The rising number of cyberattacks seven months into the pandemic have sparked an unprecedented level of scrutiny from governmental organizations, law enforcement and the private sector, which have worked in tandem to defend these critical institutions in their hour of need.
Peter Maurer, head of the International Committee of the Red Cross, urged the world to come together to defend against cyberattacks on hospitals, testifying to the United Nations in August that a “broad collaboration among states, as well as between states, the private sector, and academia is essential” to address these threats, according to The Associated Press.
“Nation states who over the course of the pandemic have attacked civilians in other countries or health care workers clearly should be pariahs, these cannot be acceptable behaviors,” Pienaar said.
He said that if the attacks took place in the context of a conventional war, they would be considered war crimes, noting they have targeted patients in distress and health care personnel.
Authorities at all levels in the U.S. and around the world have taken notice of the attacks.
Experts particularly warn about attacks involving ransomware viruses, which have become an increasing headache for governments and private sector groups. Ransomware involves an attacker gaining access to a system, encrypting it and preventing access, then demanding payment to restore the system.
According to Pienaar, some hospitals have opted to pay hackers in order to more quickly restore critical services during the pandemic, which experts say only emboldens criminals to use the tactic.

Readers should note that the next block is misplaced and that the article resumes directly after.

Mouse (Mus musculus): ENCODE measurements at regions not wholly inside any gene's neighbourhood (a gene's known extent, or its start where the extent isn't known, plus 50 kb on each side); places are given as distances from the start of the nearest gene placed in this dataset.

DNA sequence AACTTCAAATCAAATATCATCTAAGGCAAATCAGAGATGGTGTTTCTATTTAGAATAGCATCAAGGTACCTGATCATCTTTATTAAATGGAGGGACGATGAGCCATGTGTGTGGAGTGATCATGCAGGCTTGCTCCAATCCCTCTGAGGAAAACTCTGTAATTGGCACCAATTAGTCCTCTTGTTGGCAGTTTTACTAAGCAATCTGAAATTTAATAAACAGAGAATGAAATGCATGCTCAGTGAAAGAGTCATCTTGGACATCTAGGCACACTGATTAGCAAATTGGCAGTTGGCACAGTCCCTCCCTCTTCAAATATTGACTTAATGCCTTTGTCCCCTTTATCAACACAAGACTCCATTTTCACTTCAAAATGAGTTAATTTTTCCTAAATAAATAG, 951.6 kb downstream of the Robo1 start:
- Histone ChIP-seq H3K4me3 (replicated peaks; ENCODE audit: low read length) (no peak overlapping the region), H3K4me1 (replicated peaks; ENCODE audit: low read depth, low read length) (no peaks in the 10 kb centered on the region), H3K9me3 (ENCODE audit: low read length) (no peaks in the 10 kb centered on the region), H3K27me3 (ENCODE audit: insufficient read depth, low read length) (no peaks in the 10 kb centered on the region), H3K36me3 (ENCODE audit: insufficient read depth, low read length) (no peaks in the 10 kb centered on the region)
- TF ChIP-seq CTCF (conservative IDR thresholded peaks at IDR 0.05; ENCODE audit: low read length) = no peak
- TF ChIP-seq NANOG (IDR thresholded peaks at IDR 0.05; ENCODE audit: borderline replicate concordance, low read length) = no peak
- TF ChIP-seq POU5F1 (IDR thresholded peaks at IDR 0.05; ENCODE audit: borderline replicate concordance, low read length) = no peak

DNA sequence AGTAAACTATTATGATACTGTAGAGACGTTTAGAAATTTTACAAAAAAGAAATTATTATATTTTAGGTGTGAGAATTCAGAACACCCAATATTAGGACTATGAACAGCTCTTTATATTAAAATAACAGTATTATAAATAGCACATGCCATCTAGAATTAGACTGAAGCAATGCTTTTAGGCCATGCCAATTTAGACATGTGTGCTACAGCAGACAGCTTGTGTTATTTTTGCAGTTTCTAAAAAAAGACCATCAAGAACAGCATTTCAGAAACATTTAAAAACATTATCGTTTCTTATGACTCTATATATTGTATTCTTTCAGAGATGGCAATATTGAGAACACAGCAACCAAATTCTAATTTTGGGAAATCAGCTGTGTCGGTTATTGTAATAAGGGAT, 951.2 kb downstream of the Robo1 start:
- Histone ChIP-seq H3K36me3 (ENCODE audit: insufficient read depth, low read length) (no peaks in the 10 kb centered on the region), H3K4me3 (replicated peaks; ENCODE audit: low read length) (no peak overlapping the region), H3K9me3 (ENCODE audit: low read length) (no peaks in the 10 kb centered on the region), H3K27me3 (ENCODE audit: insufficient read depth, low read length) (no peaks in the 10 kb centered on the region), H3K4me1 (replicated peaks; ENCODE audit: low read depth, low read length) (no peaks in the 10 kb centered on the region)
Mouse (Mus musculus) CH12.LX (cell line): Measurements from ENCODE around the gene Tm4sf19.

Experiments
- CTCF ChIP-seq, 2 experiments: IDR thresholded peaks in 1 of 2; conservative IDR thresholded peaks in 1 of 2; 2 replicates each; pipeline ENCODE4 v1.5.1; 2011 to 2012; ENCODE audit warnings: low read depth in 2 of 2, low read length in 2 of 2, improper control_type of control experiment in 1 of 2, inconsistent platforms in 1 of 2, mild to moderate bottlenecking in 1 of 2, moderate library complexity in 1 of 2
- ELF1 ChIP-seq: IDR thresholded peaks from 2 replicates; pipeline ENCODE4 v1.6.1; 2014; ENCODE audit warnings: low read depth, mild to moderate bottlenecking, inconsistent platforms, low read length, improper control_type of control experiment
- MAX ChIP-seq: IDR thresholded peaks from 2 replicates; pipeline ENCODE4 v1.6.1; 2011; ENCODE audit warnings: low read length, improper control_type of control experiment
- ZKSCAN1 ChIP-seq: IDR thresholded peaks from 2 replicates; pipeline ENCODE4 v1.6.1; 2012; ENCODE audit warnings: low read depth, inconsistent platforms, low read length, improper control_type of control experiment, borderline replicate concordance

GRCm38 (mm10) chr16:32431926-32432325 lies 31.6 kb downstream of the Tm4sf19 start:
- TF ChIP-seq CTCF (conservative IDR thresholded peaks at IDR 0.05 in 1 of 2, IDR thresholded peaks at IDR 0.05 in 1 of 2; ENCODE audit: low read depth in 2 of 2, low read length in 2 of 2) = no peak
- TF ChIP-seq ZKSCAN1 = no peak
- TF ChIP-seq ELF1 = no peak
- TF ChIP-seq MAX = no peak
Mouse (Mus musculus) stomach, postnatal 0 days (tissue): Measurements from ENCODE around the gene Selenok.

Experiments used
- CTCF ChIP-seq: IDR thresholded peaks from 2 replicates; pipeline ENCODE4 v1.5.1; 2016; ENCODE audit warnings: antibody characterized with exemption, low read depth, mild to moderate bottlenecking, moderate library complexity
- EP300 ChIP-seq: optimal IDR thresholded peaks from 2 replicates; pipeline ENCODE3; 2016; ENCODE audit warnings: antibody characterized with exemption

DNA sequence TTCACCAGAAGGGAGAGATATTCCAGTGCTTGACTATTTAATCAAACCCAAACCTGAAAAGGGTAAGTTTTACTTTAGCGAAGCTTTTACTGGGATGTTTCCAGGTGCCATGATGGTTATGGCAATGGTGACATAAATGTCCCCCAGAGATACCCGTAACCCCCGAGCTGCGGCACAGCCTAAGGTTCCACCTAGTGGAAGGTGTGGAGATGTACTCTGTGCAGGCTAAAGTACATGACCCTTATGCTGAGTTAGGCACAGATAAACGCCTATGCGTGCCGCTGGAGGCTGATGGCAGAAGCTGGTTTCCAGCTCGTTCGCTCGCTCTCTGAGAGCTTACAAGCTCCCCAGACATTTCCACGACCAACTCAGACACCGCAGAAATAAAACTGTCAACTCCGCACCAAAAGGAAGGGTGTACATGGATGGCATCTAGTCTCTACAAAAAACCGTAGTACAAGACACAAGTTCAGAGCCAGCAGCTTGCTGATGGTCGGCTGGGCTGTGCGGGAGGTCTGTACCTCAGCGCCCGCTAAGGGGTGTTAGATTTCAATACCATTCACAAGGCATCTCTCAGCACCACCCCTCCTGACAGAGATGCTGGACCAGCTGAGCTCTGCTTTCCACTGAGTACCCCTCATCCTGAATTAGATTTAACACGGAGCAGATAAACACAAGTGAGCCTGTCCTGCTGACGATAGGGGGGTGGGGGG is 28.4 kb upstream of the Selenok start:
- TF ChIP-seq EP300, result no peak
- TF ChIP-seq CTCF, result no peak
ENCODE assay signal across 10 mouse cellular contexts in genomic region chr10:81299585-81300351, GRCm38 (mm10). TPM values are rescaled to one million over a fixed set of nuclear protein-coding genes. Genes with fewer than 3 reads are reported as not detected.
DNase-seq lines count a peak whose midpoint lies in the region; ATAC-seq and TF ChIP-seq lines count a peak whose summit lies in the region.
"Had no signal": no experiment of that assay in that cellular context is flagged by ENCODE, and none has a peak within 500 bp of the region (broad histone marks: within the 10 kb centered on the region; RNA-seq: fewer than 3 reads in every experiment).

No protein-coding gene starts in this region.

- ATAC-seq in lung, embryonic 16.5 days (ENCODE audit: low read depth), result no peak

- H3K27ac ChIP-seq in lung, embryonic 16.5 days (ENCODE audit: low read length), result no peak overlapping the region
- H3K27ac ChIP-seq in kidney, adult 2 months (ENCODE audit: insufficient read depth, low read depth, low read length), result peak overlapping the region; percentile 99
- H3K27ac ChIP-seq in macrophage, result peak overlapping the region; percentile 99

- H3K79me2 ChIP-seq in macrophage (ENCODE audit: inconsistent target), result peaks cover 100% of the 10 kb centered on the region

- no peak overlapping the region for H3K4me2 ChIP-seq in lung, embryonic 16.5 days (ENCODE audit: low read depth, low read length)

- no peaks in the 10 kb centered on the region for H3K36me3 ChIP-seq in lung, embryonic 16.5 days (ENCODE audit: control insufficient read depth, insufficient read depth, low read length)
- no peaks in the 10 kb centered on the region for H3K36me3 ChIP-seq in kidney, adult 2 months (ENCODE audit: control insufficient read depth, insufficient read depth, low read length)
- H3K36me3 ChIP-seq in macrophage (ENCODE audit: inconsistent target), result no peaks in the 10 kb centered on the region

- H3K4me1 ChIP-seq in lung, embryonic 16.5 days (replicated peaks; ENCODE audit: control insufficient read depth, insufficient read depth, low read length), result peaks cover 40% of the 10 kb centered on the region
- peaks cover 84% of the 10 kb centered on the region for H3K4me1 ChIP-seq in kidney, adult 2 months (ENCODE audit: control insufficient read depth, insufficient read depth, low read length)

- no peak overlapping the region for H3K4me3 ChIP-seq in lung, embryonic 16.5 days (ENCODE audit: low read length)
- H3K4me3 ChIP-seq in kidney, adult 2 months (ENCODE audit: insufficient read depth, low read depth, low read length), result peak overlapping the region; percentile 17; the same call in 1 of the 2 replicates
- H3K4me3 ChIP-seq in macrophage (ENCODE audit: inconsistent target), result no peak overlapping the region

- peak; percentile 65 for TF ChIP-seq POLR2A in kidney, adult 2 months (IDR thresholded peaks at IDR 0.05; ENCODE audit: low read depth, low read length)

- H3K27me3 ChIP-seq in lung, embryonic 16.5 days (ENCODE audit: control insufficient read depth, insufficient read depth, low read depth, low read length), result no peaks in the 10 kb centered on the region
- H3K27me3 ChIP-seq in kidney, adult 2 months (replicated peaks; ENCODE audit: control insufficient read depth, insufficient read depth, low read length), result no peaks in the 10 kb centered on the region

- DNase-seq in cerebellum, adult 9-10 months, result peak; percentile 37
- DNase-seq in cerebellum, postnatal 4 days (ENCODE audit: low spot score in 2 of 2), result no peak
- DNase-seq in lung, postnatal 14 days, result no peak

“Ransomware will continue to be a sectoral nuisance,” Greg Singleton, the director of HHS’s Health Sector Cybersecurity Coordination Center, said during a virtual appearance at CyberScoop’s CyberTalks conference on Friday.
“As long as they are being able to monetize it, as long as facilities are paying the ransom, actors will continue to go after it, so I expect moving forward, it’s really troubling and unfortunate, but we will see the ransomware continue on.”
Still, hospitals and health care groups themselves are far more zeroed in on the threats posed by hackers than before the pandemic, and overall efforts to address threats have increased significantly.
In the U.S., groups including the Department of the Homeland Security’s Cybersecurity and Infrastructure Security Agency, the FBI and the nonprofit Health Information Sharing and Analysis Center have mobilized to defend the health care sector, helping prevent potentially much graver attacks.
“We are nearly a year into probably the most major global cyber event we have ever seen, and yet you’re only hearing of a few significant compromises,” Rogers said. “The fact that compromises of organizations like UHS stand out shows that there is a meaningful impact being made by all the different groups working to protect health care.”
Connections made during the pandemic to defend health care systems could also lead to a far stronger cybersecurity posture for the sector after the pandemic has abated, helping to combat threats during future public health crises.
Rogers said he and other leaders of the CTI League were already developing plans to transform the group into a more permanent “fixture” to protect vulnerable critical organizations during crises.
Pienaar said that under his organization’s umbrella, chief information security officers (CISOs) of major hospitals and health care groups would meet with CISOs from smaller hospitals this week as the first of a series of closed-door meetings to help promote “collective defense and stepping up cooperation.”
“This is a long war, it’s not a short war,” he said.